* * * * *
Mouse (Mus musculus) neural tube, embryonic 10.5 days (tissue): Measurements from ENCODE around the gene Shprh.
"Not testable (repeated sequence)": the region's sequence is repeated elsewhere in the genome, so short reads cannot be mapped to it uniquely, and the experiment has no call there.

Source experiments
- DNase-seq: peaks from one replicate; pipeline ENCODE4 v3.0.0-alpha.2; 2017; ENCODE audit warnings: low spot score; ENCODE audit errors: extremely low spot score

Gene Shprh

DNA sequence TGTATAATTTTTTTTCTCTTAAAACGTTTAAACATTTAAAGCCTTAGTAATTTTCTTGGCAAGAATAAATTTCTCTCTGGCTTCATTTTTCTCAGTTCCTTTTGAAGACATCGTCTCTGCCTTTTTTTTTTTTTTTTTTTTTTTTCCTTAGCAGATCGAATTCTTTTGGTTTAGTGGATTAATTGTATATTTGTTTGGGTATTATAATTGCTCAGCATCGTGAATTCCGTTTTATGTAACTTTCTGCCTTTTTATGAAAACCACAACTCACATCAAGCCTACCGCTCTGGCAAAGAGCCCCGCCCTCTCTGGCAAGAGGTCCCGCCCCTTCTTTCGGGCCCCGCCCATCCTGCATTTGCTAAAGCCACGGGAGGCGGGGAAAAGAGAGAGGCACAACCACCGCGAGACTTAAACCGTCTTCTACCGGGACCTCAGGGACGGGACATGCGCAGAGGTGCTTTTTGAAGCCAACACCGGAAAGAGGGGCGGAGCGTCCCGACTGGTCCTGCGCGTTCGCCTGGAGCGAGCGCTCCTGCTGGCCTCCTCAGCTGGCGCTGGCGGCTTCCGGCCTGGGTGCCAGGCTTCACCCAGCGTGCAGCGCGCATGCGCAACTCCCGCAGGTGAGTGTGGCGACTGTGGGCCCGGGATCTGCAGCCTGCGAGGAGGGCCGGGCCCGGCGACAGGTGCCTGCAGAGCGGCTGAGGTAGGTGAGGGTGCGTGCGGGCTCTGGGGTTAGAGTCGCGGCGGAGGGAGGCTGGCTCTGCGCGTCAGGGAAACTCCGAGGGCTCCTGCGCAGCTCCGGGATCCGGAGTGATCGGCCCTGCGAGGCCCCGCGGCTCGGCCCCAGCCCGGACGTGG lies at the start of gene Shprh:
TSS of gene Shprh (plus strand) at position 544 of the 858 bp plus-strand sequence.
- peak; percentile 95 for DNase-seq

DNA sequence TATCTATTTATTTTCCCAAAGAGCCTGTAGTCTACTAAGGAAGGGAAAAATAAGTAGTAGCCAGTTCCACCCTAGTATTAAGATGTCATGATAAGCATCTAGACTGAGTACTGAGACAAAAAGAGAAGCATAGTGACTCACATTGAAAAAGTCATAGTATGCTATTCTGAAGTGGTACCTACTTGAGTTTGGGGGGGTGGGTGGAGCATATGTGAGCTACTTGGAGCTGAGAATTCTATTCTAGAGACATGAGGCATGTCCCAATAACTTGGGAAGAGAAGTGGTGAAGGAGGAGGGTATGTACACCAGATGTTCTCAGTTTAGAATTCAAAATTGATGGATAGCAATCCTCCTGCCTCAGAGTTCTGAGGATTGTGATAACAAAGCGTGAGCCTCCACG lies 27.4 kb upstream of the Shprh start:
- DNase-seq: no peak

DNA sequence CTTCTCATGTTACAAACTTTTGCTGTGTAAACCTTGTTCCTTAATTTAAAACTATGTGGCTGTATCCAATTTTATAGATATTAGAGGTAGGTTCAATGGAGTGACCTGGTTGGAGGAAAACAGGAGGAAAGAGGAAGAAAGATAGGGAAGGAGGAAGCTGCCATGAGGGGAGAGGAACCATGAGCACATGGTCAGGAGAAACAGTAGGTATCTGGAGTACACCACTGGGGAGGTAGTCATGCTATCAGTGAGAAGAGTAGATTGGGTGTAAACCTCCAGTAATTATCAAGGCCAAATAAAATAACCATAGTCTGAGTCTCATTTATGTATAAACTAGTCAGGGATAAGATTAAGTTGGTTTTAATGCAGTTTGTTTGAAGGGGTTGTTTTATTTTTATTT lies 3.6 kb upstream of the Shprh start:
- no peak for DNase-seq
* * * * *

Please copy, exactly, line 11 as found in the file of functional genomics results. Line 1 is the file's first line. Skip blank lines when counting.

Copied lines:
DNA sequence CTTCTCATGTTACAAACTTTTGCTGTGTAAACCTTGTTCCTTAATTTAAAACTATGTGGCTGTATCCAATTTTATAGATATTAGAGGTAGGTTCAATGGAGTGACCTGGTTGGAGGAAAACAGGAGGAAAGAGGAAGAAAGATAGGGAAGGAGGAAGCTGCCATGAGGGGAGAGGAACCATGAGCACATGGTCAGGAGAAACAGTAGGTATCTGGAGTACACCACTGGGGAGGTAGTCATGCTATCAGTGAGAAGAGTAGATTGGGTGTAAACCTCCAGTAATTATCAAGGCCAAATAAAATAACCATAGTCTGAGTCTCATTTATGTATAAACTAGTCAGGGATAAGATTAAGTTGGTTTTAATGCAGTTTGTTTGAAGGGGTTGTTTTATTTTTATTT lies 3.6 kb upstream of the Shprh start: